Long Covid is a very often debilitating illness affecting up to 10% of people who have been infected with the COVID-19 virus. The total number of people said to be affected worldwide is around 65 million at the time of writing, and the list of symptoms currently attributed to the illness has clocked in at over 200. Given that this is such a widespread issue with such a myriad of presentations, the individually tailored patient specific approach of herbal medicine offers real support in the healing journey for those experiencing this condition.
Long Covid is a multi-systemic issue. As COVID-19 is capable of triggering inflammatory processes virtually anywhere in the body, it has been noted by many herbalists that underlying inflammation can be brought to the surface by the virus. For some this means inflammatory joint issues, for others it means the nervous system will need extra support or the digestive system may be affected, so on and so forth. In the same vein, it has been observed that new-onset illnesses are common in Long Covid including Type 2 Diabetes, cardiovascular disease and many more.
Many practitioners who have experience treating post-viral fatigue, chronic fatigue syndrome and myalgic encephalomyelitis have approached treating patients with Long Covid in a similar manner and have achieved good results. Similarities between these conditions are also acknowledged in orthodox circles and are influencing a lot of the research into Long Covid.
It is strongly advised to work with a qualified herbal practitioner when wishing to address Long Covid with herbal medicines; self treatment is an approach that even the most experienced of herbalists will testify is not always possible, and working with a practitioner means that the workload of devising a treatment plan is not contributing to the problem.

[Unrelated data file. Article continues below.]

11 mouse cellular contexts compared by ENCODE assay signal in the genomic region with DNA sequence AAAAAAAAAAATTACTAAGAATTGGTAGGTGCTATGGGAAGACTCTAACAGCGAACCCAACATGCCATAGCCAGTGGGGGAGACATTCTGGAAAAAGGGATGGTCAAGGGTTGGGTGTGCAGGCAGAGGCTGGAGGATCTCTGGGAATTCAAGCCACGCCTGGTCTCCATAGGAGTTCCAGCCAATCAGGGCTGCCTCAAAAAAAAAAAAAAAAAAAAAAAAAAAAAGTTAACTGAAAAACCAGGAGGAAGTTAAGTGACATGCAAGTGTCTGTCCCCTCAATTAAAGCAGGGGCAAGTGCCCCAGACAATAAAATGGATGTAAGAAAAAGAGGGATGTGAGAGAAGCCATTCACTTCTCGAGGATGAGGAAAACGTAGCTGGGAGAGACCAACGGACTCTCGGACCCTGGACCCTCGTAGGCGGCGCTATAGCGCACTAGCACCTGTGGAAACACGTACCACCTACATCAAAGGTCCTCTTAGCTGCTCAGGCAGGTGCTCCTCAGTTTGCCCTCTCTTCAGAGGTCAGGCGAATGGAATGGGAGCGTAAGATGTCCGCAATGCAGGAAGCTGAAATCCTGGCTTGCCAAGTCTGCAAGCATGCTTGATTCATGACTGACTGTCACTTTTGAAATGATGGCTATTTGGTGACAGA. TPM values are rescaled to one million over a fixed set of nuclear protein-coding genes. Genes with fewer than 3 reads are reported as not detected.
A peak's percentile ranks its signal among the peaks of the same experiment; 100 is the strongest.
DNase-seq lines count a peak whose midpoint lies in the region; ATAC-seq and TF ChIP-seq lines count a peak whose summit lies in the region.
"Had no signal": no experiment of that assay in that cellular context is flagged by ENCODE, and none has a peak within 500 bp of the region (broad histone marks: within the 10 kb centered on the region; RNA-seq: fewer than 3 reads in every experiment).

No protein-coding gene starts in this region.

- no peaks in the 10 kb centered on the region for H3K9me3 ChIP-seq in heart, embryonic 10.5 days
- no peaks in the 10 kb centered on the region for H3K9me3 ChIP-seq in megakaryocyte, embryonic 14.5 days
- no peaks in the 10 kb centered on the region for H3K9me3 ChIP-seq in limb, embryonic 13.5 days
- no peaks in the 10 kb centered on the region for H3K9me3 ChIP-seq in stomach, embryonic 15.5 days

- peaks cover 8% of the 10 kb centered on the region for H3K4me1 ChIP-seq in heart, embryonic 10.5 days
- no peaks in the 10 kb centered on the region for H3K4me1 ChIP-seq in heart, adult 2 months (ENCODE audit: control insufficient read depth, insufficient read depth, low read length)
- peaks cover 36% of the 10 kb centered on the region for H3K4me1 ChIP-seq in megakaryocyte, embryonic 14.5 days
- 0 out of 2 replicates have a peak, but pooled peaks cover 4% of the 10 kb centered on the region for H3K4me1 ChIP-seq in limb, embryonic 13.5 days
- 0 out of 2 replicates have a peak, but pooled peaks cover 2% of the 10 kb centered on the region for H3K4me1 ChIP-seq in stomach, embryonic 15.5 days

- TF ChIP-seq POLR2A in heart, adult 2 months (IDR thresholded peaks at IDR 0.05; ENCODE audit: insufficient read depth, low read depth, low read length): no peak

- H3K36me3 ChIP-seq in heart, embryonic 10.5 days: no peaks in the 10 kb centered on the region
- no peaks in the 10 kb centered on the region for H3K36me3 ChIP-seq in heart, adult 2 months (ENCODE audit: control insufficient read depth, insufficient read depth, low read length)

Hypotheses for pathogenesis of Long Covid are varied; proposed theories include virally induced microclots & vascular damage, viral persistence in the tissues, immunological disruption including autoimmunity and more. Those more at risk of developing Long Covid include women, those with type 2 diabetes, those who have contracted EBV, those with the presence of specific autoantibodies, connective tissue disorders, attention deficit hyperactivity disorder, chronic urticaria and allergic rhinitis. Though these observations are shared around the world, it is also important to note that a third of people with long COVID have no identified pre-existing conditions. Socio-economic circumstance, as it always does, plays a massive role in this area. Those on lower income streams and/or those with an inability to adequately rest in the early weeks after developing COVID-19 are far more likely to develop the chronic condition of Long Covid (and a wide range of other health issues as well, though this is a topic for another article). As with similar conditions myalgic encephalomyelitis and chronic fatigue syndrome, many of those with Long Covid appear to have been under a degree of long term stress before becoming infected with the virus, and the body has entered into a state of depression/malaise that it is having difficult rebalancing from. Given the sheer level of long term stress that the global population was placed under, it is perhaps of little surprise that there is now such a wave of Long Covid in the wake of the pandemic.
Going a Little Deeper into Exploring Some of the Potential Causes
Microclots & Vascular Damage:
It has now been widely observed that in some patients, the cells and tissues which are responsible for the flow of blood can become damaged during Covid infection and amplify a tendency in the blood to form microclots.